"Tremendous - eye opening filmmaking."

Erik Price, Esquire

"Tackles the almost unfathomably complex immigration issue by zooming in on some of its youngest victims."

David Hinckley, The New York Daily News

"Taps into the same concept and themes of Sin Nombre, except it's all real and it's all heartbreaking to watch...A truly captivating documentary, that doesn't carry an brings you to the front lines of a war we know very little about and turns the audience member into an expert. But, like with most documentaries, what becomes of that new chunk of brutal information is entirely up to you. My advice: Turn to the person next to you and tell them there's a great film they need to see."

Erik Davis, Cinematical

"An unflinching look at the world of Central American child migrants."

The Wall Street Journal

"Dramatically and pictorially pulls its weight...a reverse-angle on the many documentaries about decamped mothers or fathers who toil in New York or Los Angeles to send cash back to families from whom they are exiled."

Ronnie Scheib, Variety

"Despite the subject matter -- terrified children, many who haven't seen their families in years -- Cammisa never gets sentimental, and instead lets those closest to the subject do the talking."

New York Magazine

"Without resorting to any background narration, Which Way Home raises questions about cross-border immigration policies and the macro-economic causes that propel people from struggling countries to stream into developed ones."

Reed Johnson, Los Angeles Times

"Some of them make it. Some of them don't. But all of them remind us what it truly means to be brave and literally chase after your dreams."

Latina Magazine

"Exceptionally effective filmmaking."

Jennifer Merin,

"What comes out of the film is a message of hope, as there needs to be a serious discussion about immigration policy by both sides of the border. Having a situation where so many children are risking their lives to try and come here is pretty unacceptable. Thankfully, Which Way Home is a film that informs and inspires - as the first step in creating real change is to give people the knowledge of what is actually happening - and that is an incredibly hopeful thing."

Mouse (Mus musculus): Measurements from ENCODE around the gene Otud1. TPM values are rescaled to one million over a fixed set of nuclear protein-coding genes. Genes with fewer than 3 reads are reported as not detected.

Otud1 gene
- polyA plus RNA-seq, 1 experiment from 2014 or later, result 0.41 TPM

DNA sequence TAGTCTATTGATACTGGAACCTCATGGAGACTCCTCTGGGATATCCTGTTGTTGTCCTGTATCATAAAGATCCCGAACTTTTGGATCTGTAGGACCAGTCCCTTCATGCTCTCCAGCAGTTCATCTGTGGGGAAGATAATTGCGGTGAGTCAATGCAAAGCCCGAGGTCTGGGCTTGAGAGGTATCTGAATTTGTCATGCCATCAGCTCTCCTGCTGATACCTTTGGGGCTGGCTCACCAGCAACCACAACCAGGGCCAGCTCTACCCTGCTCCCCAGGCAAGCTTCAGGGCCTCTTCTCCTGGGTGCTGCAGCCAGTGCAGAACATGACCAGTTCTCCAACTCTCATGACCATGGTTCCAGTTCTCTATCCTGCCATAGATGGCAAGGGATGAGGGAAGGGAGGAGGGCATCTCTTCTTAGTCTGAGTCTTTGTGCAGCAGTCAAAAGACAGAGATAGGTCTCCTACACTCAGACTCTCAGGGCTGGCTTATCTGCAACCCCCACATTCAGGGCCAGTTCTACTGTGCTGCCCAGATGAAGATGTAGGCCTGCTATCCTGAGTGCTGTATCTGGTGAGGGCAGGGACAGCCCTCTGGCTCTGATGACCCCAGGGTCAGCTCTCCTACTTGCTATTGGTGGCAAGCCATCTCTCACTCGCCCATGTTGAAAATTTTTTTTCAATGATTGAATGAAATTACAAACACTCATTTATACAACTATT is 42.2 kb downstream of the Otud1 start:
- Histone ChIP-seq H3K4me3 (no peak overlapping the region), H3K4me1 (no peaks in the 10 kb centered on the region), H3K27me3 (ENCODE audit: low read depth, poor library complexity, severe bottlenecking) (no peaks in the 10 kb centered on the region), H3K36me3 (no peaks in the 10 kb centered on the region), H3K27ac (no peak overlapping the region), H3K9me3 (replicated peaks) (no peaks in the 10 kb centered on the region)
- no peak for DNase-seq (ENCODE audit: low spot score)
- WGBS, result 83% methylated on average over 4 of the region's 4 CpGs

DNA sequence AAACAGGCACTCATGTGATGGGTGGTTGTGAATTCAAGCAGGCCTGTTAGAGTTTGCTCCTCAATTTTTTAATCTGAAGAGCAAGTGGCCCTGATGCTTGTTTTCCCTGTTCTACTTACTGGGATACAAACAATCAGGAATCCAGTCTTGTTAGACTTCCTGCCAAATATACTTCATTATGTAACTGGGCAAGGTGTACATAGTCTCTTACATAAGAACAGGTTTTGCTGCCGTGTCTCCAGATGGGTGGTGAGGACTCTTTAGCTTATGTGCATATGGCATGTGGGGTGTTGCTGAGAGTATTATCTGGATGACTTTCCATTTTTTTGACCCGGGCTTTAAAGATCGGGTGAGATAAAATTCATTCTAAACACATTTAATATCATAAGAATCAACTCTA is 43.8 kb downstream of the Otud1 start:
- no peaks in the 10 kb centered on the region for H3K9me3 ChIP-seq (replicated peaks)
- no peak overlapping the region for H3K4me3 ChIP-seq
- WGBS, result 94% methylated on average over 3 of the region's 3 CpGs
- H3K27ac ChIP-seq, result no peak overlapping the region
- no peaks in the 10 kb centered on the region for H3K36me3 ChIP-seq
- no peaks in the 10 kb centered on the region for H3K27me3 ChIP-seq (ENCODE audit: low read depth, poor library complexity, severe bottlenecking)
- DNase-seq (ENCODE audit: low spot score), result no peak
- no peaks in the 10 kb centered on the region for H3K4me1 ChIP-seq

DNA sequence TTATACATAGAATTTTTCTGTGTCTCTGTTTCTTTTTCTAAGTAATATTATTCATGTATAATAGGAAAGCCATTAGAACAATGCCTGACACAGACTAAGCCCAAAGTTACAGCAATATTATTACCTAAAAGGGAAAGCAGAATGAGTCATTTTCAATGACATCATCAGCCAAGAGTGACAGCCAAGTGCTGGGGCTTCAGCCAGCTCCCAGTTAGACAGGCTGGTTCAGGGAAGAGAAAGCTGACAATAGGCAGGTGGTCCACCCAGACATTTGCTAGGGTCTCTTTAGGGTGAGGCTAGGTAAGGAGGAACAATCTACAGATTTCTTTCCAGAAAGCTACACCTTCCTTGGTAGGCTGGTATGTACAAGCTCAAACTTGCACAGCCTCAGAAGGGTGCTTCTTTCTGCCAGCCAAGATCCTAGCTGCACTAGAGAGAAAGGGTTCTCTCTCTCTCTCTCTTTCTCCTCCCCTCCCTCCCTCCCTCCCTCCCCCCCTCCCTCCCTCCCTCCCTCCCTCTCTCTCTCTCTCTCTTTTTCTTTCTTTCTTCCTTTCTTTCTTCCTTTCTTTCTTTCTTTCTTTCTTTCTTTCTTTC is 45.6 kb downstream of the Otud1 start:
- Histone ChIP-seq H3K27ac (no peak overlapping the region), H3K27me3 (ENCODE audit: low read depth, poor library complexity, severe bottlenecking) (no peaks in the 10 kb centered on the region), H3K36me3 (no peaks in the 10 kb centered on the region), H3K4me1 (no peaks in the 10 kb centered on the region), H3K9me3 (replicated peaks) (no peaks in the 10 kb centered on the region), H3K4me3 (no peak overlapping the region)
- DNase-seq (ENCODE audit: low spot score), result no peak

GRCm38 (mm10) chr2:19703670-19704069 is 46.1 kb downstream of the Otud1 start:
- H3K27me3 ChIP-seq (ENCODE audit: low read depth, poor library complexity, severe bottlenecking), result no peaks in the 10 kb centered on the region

Gina Telaroli,

"Produces a powerful testimony of how absolute poverty hurls even young children into the clandestine migrant stream. It is the best film made of the undocumented migration of Central Americans into the United States."

Nestor Rodriguez, Professor, Department of Sociology, The University of Texas at Austin, Author, When States Kill: Latin America, the U.S., and Technologies of Terror

"It's an amazing film. As someone who teaches immigration courses but also does research precisely on the issue of family separation and the migration of children, I have seen many films about how migrants reach the United States. But I've never seen anything like Which Way Home. It's easily the best documentary of its kind I've seen... The film does not dehumanize or essentialize these children. Rather, the humane and sensitive lens seems to aim to present a realistic picture that can inform many about the human drama that these young immigrants and their families live...But we don't only get to hear the children's stories in their own voices, we also learn their parents' views, and get a good glimpse of the context within which the kids live and within which they make decisions to migrate...A remarkably well done documentary that will inform many students of immigration and spark important debates."

Cecilia Menjivar, Professor of Sociology, School of Social and Family Dynamics, Arizona State University, Author, Fragmented Ties: Salvadoran Immigrant Networks in America

"Heartbreaking... These stories illustrate how U.S. immigration and border enforcement policies affect families thousands of miles away who have no recourse but to migrate without documents so as to find opportunities for work. This documentary is an invaluable educational tool for all ages."

Patricia Zavella, Professor and Chair, Latin American and Latino Studies, University of California-Santa Cruz, Author, Women and Migration in the US-Mexico Borderlands